Some people with coxsackievirus have a rash. In many, this is a nonspecific generalized red rash or clusters of fine red spots. The rash may not appear until the infection has started to get better. Although it may resemble a light sunburn, the rash does not peel. The rash itself is not contagious.
The virus may also cause small, tender blisters and red spots on the palms, soles of the feet, and inside the mouth. In the mouth, sores occur on the tongue, gums, and cheek. This condition is known as hand-foot-mouth disease (HFMD) and is caused by group A coxsackievirus. HFMD is most common in children under 10 years of age. HFMD usually causes a sore throat, fever, and the characteristic blister rash described above. It is mild and resolves on its own. While the blister fluid is a theoretical source of transmission of the virus, the large majority of those infected develop HFMD from contact with respiratory droplets or stool exposure.
Coxsackievirus also may cause a syndrome called herpangina in children. Herpangina presents with fever, sore throat, and small, tender blisters inside the mouth. It is more common in summer and is usually found among children 3-10 years of age. It may be confused with strep throat at first until test results for strep come back negative.
Eye Infection: Conjunctivitis
Acute hemorrhagic conjunctivitis (AHC) presents with swollen eyelids and red hemorrhages in the whites of the eye. Usually, the infection spreads to the other eye as well. Affected people may feel like there is something in their eye or complain of burning pain. AHC may be caused by coxsackievirus, although it is more commonly caused by a related virus. Symptoms usually resolve in about a week.
Coxsackieviruses, especially those from group B, may cause viral meningitis (inflammation of the linings of the spinal cord and brain). Viral meningitis is also known as "aseptic meningitis" because routine cultures of the spinal fluid show no bacterial growth. This is because routine culture methods test for bacteria and not for viruses. Patients with aseptic meningitis complain of a headache and fever with mild neck stiffness. A rash may be present. In children, symptoms may be less specific, including change in personality or becoming lethargic. Febrile seizures may occur in children. Seizures are less common in adults, although adults may complain of fatigue that lasts for weeks after the meningitis resolves.
Less commonly, coxsackievirus may cause inflammation of the brain tissue (meningoencephalitis), as well. People with meningoencephalitis usually have fever and are lethargic or confused. Meningoencephalitis is more common in small children.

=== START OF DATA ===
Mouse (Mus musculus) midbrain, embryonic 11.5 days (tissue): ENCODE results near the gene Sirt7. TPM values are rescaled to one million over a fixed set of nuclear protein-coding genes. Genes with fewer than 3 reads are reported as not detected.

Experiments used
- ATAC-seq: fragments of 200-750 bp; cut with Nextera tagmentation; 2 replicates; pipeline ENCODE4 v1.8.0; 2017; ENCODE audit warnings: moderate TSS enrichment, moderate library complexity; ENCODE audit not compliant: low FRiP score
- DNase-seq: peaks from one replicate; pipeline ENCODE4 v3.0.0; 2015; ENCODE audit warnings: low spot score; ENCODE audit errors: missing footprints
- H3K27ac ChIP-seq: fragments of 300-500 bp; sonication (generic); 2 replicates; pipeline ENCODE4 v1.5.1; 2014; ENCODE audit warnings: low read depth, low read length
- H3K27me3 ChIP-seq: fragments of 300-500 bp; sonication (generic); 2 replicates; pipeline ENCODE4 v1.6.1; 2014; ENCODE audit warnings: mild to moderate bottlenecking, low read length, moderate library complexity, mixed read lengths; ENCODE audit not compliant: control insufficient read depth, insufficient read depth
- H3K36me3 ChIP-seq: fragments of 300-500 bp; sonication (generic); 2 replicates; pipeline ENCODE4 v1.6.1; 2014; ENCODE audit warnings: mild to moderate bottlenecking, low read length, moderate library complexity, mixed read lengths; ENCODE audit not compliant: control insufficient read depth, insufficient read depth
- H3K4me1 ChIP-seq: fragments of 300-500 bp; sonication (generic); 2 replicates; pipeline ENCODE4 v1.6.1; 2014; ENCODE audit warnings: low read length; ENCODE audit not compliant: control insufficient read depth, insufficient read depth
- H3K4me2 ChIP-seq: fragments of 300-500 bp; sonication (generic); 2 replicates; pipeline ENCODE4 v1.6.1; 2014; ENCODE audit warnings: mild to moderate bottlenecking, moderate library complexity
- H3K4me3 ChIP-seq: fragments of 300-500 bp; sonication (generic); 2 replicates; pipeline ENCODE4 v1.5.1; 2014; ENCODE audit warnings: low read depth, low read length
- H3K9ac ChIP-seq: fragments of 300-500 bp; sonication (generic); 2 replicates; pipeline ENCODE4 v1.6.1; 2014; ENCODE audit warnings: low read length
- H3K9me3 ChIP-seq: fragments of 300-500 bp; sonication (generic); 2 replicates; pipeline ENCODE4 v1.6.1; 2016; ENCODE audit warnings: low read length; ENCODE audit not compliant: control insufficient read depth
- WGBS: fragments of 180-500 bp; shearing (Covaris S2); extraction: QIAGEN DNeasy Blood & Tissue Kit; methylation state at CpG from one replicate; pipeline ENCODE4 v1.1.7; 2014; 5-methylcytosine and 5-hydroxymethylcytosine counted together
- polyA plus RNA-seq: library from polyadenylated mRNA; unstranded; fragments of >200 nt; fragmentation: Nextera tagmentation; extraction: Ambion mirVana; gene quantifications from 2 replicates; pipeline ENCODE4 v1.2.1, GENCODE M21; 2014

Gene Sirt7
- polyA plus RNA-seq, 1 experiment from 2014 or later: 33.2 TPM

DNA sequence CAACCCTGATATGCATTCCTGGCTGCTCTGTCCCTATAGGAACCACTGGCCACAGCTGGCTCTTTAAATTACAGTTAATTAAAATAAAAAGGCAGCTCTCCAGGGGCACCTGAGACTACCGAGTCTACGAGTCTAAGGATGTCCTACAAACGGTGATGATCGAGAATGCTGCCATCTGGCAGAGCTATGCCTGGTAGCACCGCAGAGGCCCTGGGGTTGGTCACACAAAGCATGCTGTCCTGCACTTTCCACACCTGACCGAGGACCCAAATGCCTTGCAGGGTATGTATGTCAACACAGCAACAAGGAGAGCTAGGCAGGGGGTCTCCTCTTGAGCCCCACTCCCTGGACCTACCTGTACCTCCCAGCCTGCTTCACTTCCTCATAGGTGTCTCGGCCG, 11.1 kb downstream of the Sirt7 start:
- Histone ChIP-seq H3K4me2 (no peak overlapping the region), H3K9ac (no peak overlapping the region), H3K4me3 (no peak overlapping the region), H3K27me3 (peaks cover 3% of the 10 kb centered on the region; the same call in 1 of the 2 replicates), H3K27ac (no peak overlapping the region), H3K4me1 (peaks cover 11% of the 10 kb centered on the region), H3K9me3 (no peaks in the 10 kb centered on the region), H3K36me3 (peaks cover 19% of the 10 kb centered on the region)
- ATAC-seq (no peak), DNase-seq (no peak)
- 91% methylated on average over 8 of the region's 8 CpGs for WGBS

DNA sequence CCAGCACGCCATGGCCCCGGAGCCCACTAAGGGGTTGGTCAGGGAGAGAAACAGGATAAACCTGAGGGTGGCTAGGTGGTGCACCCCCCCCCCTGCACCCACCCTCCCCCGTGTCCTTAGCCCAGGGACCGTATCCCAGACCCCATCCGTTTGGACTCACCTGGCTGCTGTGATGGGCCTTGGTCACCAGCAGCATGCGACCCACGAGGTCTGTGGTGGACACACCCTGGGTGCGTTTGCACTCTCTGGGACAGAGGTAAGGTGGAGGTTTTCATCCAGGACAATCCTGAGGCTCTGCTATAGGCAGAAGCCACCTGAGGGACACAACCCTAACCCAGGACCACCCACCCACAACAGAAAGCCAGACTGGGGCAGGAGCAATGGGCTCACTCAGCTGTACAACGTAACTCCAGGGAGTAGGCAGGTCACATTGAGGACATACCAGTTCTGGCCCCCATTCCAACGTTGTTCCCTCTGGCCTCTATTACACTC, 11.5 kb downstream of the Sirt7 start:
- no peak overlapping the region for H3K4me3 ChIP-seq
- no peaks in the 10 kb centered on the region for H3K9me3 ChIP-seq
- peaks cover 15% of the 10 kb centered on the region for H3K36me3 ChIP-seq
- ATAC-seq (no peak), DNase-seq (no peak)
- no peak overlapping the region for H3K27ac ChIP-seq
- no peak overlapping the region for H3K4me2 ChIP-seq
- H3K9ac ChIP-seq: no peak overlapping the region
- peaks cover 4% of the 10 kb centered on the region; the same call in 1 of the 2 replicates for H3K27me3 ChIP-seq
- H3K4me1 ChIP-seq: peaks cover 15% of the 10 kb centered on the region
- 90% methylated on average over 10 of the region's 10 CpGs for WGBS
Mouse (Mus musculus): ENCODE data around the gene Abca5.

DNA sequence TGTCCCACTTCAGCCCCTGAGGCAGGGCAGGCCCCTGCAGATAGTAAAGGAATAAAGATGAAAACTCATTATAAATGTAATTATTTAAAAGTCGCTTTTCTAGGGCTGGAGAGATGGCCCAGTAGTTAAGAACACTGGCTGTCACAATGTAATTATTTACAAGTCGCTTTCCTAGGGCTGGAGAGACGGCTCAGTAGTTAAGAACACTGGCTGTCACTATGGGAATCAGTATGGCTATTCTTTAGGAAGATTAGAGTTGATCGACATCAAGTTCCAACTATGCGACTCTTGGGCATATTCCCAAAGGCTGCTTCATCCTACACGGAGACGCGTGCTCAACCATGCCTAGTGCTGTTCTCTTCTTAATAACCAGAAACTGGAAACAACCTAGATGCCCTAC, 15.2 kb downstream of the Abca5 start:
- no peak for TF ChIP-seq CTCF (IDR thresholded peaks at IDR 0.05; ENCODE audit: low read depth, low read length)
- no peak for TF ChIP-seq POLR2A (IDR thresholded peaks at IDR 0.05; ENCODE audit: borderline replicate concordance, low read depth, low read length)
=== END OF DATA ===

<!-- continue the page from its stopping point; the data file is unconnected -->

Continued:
Weakness and Paralysis
Another rare symptom is weakness in an arm or leg or even partial paralysis. The symptoms are similar to, but milder than, those caused by poliomyelitis. Paralysis or weakness may follow a bout of AHC or may occur on its own. Weakness and paralysis caused by coxsackievirus usually are not permanent.
Coxsackievirus Infection Causes
- Coxsackieviruses are part of a viral genus called Enterovirus.
- They are divided into two groups:
- Group A coxsackievirus
- Group B coxsackievirus
- Each group is further divided into several serotypes.
- The virus is not destroyed by the acid in the stomach, and it can live on surfaces for several hours.
Viruses are small particles of genetic material (either DNA or RNA) that are surrounded by a protein coat. Some viruses also have a fatty "envelope" covering. They are incapable of reproducing on their own. Viruses depend on the organisms they infect (hosts) for their very survival. Viruses get a bad rap, but they also perform many important functions for humans, plants, animals, and the environment. For example, some viruses protect the host against other infections. Viruses also participate in the process of evolution by transferring genes among different species. In biomedical research, scientists use viruses to insert new genes into cells.
When most people hear the word "virus," they think of disease-causing (pathogenic) viruses such as the common cold, influenza, chickenpox, human immunodeficiency virus (HIV), and others. Viruses can affect many areas in the body, including the reproductive, respiratory, and gastrointestinal systems. They can also affect the liver, brain, and skin. Research reveals that that viruses are implicated in many cancers as well.
Stomach Pain : Nausea & Other Causes QuizQuestion
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Kasper, D.L., et al., eds. Harrison's Principles of Internal Medicine, 19th Ed. United States: McGraw-Hill Education, 2015.